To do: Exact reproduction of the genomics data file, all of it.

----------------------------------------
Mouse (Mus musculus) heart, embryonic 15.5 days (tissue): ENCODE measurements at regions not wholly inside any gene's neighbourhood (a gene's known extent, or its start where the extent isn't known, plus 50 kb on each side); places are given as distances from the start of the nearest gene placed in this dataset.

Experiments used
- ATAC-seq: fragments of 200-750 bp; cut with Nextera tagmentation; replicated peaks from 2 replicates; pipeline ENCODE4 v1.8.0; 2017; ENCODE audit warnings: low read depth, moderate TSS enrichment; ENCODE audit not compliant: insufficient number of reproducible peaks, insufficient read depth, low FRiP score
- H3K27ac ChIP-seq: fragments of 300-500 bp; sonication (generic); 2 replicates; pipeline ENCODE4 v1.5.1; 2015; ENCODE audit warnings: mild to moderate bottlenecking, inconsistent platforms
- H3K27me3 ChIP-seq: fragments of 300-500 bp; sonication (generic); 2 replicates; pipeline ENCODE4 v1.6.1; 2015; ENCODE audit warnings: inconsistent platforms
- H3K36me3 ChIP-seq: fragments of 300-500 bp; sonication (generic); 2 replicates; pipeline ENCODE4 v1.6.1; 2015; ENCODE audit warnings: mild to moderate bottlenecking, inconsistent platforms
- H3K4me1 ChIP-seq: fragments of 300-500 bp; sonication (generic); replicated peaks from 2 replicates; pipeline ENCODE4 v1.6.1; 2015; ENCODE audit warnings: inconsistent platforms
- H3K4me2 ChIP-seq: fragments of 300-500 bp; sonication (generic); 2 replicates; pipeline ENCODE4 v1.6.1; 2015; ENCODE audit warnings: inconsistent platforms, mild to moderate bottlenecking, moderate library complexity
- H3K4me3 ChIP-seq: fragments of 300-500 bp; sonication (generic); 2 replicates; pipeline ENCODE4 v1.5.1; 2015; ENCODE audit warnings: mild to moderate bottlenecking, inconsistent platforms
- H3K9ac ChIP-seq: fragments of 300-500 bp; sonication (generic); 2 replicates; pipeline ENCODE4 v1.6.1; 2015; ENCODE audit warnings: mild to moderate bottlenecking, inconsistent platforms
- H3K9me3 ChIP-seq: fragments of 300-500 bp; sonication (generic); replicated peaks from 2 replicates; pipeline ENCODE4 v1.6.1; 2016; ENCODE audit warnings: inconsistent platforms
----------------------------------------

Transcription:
Mouse (Mus musculus) heart, embryonic 15.5 days (tissue): ENCODE measurements at regions not wholly inside any gene's neighbourhood (a gene's known extent, or its start where the extent isn't known, plus 50 kb on each side); places are given as distances from the start of the nearest gene placed in this dataset.

Experiments used
- ATAC-seq: fragments of 200-750 bp; cut with Nextera tagmentation; replicated peaks from 2 replicates; pipeline ENCODE4 v1.8.0; 2017; ENCODE audit warnings: low read depth, moderate TSS enrichment; ENCODE audit not compliant: insufficient number of reproducible peaks, insufficient read depth, low FRiP score
- H3K27ac ChIP-seq: fragments of 300-500 bp; sonication (generic); 2 replicates; pipeline ENCODE4 v1.5.1; 2015; ENCODE audit warnings: mild to moderate bottlenecking, inconsistent platforms
- H3K27me3 ChIP-seq: fragments of 300-500 bp; sonication (generic); 2 replicates; pipeline ENCODE4 v1.6.1; 2015; ENCODE audit warnings: inconsistent platforms
- H3K36me3 ChIP-seq: fragments of 300-500 bp; sonication (generic); 2 replicates; pipeline ENCODE4 v1.6.1; 2015; ENCODE audit warnings: mild to moderate bottlenecking, inconsistent platforms
- H3K4me1 ChIP-seq: fragments of 300-500 bp; sonication (generic); replicated peaks from 2 replicates; pipeline ENCODE4 v1.6.1; 2015; ENCODE audit warnings: inconsistent platforms
- H3K4me2 ChIP-seq: fragments of 300-500 bp; sonication (generic); 2 replicates; pipeline ENCODE4 v1.6.1; 2015; ENCODE audit warnings: inconsistent platforms, mild to moderate bottlenecking, moderate library complexity
- H3K4me3 ChIP-seq: fragments of 300-500 bp; sonication (generic); 2 replicates; pipeline ENCODE4 v1.5.1; 2015; ENCODE audit warnings: mild to moderate bottlenecking, inconsistent platforms
- H3K9ac ChIP-seq: fragments of 300-500 bp; sonication (generic); 2 replicates; pipeline ENCODE4 v1.6.1; 2015; ENCODE audit warnings: mild to moderate bottlenecking, inconsistent platforms
- H3K9me3 ChIP-seq: fragments of 300-500 bp; sonication (generic); replicated peaks from 2 replicates; pipeline ENCODE4 v1.6.1; 2016; ENCODE audit warnings: inconsistent platforms